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Mobile phone use by pregnant women does not adversely affect child development, study finds

Researchers say prior findings linking the two were largely inconsistent

Photo (c) Kwangmoo - Fotolia
For years, expecting mothers have been leery of using mobile phones while pregnant for fear of adversely affecting their unborn child’s development. But a new study published in BMC Public Health is attempting to assuage those concerns.

Lead author Dr. Eleni Papadopoulou from the Norwegian Institute for Public Health says that prior findings connecting fetal harm to radio waves emitted by mobile phones vary widely and that her team’s most recent findings show no support for the theory at all.

"The concern for harm to the fetus caused by radio frequency electromagnetic fields, such as those emitted by mobile phones, is mainly driven by reports from experimental animal studies with inconsistent results,” she said “Even though this is an observational study, our findings do not support the hypothesis of adverse effects on child's language, communication and motor skills due to the use of mobile phone during pregnancy."

Putting parents at ease

The researchers came to their conclusions after analyzing data on nearly 46,000 mother-child pairs who took part in a population-based cohort study. Participants provided information on mobile phone use while pregnant and gave neurodevelopmental updates on children between the ages of 3 and 5.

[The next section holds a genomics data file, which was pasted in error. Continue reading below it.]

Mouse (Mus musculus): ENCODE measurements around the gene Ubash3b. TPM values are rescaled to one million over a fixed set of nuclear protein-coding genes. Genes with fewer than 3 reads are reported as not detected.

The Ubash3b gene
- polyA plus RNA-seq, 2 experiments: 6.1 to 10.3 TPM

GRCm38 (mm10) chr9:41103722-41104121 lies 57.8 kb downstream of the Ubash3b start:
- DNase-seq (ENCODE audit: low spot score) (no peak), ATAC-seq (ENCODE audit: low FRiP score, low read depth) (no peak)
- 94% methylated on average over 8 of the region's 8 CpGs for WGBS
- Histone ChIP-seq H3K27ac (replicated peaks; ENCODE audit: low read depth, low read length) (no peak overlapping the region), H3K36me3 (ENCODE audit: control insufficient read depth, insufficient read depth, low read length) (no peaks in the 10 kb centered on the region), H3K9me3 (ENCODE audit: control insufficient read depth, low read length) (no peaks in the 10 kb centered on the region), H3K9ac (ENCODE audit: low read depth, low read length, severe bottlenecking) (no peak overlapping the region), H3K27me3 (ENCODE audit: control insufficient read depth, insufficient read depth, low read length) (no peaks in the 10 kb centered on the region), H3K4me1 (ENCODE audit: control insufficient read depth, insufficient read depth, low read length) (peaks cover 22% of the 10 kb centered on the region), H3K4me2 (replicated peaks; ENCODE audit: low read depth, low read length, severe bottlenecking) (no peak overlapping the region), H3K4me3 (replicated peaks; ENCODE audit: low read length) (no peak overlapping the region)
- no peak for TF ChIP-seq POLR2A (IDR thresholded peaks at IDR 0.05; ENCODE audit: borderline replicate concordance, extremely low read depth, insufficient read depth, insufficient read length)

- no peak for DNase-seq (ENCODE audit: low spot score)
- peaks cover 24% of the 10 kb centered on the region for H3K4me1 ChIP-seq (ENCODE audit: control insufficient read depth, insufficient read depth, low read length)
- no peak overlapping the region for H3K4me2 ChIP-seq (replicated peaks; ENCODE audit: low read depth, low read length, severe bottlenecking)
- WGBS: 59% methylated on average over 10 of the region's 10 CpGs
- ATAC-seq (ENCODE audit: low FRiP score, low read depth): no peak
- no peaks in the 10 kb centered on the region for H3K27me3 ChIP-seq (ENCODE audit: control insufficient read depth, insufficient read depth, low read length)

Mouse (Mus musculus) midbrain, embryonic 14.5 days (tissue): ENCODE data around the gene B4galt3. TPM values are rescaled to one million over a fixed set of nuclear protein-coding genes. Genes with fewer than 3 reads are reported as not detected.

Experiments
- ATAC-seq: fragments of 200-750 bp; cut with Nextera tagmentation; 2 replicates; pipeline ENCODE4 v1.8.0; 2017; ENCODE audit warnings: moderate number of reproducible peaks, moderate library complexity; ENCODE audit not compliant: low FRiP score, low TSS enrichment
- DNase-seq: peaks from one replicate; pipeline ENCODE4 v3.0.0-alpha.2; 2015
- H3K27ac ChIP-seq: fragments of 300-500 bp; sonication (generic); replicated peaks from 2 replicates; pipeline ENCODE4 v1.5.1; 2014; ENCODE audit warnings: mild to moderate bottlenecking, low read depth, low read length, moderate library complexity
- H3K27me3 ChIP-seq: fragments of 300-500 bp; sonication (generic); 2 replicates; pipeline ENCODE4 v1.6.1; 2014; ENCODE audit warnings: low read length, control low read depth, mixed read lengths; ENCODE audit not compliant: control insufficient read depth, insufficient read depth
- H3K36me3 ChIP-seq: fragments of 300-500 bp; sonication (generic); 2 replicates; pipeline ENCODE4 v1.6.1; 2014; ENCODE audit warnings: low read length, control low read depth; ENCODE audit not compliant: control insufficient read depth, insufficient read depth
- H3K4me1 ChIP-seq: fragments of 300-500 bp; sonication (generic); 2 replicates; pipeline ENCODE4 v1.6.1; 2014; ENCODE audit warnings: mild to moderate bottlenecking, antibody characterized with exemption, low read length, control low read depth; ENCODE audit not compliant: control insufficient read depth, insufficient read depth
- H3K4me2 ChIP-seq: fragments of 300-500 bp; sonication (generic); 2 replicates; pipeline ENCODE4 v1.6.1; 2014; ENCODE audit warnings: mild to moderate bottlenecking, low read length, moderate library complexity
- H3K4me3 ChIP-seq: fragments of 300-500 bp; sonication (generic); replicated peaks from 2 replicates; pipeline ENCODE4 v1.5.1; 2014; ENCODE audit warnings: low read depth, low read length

In an unexpected reversal, senior author Jan Alexander says that the investigation revealed that mobile phone use by expecting mothers actually resulted in better language and motor skills by age 3, but he admits that this is probably due to factors not measured in the study; the findings indicated that children born to mobile phone users had a 27% lower risk of lower sentence complexity, a 14% lower risk of incomplete grammar, a 31% lower risk of having moderate language delay by age 3, and an 18% lower risk of low motor skills at age 3.

While these findings cannot be directly tied to mobile phone use, the researchers say they are relevant for showing that the devices are not damaging fetal development.

"Our large study provides evidence that pregnant women's use of cell phone is not associated with risk of harming neurodevelopment of the fetus,” said Alexander. “The beneficial effects we report should be interpreted with caution due to the limitations common in observational studies, but our findings should at least alleviate any concern mothers have about using their mobile phone while pregnant."

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